Hungarian Vardas Marha-esque Stew

Submitted by: Devon Grieve
Every once and a while I get nostalgic for my eastern European roots. We used to have a fantastic Hungarian restaurant in town, but it's gone now. This is as close as I've been able to get to their amazing Vardas Marha.

Serves: 6-8

Preparation time:

Ingredients

3 lbs stewing beef (cubed chuck roast, preferred)
3-4 slices thick cut bacon, cut into 1" pieces (get it at the meat counter, the stuff in a package is too thin)
2 large onions, sliced
1 large red pepper, sliced
1 bottle of wine (szekszardi (sp?) if you want true to country, otherwise a nice pinot noir or cab sauvignon works well.)
2 1/2 cups beef stock ( I like the better than boullion stuff. I'm lazy about making stock.)
2 Tbs good sweet Hungarian paprika
1 Tbs caraway
1 bulb (yes, the whole thing) garlic, peeled and coarsely chopped
2-3 stems fresh thyme (about 2 tbs), 1 tsp dry if you have to.
2-3 Tbs tomato paste ( I like the stuff that comes in a tube, but hunt's etc works fine.)
salt
fresh ground pepper
a little flour
a little butter

Method

1. Brown bacon in the bottom of a large pot (dutch oven) until nice and crispy.
2. Drain bacon on a paper towel, leaving the fat in the pot.
3. Season the beef with salt and pepper then brown it in the fat in small batches. You want some crispy bits to develop on the beef. If you put too much in at once there will be too much moisture for it to brown properly and you'll get a greasy mess and no fond will develop on the bottom of your pan. Yes, that's right, I said fond. That's the classy French word for the brown crap on the bottom of the pot. You want that stuff, bigtime. It's what makes a stew taste really good, be it chicken, beef or pork.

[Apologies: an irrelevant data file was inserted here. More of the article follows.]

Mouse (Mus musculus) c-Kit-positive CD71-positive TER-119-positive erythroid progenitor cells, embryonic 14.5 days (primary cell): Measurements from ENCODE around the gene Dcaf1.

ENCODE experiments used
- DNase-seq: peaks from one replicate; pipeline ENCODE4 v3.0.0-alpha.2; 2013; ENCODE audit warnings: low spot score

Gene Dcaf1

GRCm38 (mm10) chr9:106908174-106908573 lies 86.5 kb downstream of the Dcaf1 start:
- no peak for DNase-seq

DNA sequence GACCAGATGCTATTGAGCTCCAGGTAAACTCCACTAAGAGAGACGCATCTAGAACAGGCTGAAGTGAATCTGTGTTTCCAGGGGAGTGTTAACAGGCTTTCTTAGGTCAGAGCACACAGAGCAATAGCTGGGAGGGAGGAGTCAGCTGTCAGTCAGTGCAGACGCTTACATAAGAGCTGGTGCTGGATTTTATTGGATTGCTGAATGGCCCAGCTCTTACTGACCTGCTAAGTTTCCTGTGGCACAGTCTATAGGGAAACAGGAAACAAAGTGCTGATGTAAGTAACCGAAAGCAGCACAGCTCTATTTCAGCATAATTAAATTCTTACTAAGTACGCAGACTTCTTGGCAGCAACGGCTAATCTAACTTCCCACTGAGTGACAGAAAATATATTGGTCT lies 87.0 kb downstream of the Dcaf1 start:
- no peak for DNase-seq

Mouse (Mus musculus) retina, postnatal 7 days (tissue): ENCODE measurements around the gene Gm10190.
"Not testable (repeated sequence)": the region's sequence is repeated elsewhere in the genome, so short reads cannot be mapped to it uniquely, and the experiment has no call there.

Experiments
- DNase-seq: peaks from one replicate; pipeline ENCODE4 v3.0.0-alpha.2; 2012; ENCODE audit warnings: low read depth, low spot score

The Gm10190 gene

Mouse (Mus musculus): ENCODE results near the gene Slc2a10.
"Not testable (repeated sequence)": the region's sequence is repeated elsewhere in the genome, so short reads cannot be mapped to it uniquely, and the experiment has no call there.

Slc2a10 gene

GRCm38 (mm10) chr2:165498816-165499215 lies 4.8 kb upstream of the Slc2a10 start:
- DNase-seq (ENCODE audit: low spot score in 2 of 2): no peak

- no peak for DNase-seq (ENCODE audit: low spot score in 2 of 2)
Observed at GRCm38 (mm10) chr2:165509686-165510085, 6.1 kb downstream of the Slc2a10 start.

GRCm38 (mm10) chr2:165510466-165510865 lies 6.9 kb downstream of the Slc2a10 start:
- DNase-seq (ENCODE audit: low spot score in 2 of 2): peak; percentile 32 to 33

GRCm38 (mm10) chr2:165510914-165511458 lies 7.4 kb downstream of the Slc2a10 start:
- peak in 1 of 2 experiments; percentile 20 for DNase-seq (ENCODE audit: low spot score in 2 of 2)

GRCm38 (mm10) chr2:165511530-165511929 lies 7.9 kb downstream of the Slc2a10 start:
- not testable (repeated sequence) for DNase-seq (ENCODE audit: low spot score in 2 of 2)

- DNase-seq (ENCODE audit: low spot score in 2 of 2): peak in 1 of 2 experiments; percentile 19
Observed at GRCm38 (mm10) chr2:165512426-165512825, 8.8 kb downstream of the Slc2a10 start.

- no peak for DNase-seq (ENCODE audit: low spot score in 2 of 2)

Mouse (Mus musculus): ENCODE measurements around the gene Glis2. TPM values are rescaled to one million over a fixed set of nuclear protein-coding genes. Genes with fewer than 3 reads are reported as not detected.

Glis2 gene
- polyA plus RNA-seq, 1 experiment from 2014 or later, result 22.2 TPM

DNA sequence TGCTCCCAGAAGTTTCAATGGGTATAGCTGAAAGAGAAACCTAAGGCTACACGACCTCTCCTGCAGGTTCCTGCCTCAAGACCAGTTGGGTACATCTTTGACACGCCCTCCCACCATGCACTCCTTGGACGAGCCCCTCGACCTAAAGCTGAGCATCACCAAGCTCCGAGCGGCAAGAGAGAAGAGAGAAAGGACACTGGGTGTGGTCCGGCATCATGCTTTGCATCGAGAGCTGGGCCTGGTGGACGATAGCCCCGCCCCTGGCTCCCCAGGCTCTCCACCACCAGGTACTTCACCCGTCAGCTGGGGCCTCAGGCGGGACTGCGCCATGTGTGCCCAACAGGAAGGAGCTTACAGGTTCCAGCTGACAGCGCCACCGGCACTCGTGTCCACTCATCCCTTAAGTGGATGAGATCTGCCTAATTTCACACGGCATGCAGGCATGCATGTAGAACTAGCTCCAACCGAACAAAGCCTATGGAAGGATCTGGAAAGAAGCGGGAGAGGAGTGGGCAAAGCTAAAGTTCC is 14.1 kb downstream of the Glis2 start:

4. After you've browned the beef, drain the fat from the pan, but don't touch the brown stuff on the bottom. Leave it alone! My secret is to stick a tin in the sink. Pour the fat in the tin, by flipping the pot in a circle, one full rotation, this way you won't end up with a big stream of grease down one side of the pan. Mucky and a bit of a fire hazard.
5. Make sure there's no grease on the outside of your pan before you put it back on the heat. Over medium heat, pour about a cup of wine over the brown stuff and scrape and stir until it all comes off the bottom and has bubbled away for a bit, say 10 mins.
6. Add the beef and bacon back to the pan, along with the onions, garlic, red peppers, wine and stock.
7. Season with the spices and add the tomato paste.
8. Bring the stew to a boil over high heat, then turn it down to low for a couple of hours or until the meat is falling apart.
9. Mix some flour and butter together to make a paste. About a Tbs to a Tbs. You can make more and stick it in the freezer for thickening sauces. This is called Beurre Manié, if you want to get proper about your terminology. It can save your ass on occasion. Works wonders on sad, runny gravy for example.
10. When the stew has finished cooking, add a tbs or two of the beurre manié to it and stir over heat until thick.
11. Adjust salt and pepper if necessary and serve over warm noodles like spazle, nokedli or even egg noodles, dumplings or mashed potatoes.

It sounds like a lot of work, but it's really pretty simple. I added some sautéed mushrooms at the end. You could also add some dried porcinis or morels for extra flavour. Although, don't hold me to the morels, dbl check, they may cause problems with wine. I can't remember my mushroom rules right now. Chantrelles and porcinis are safe with wine for certain though.

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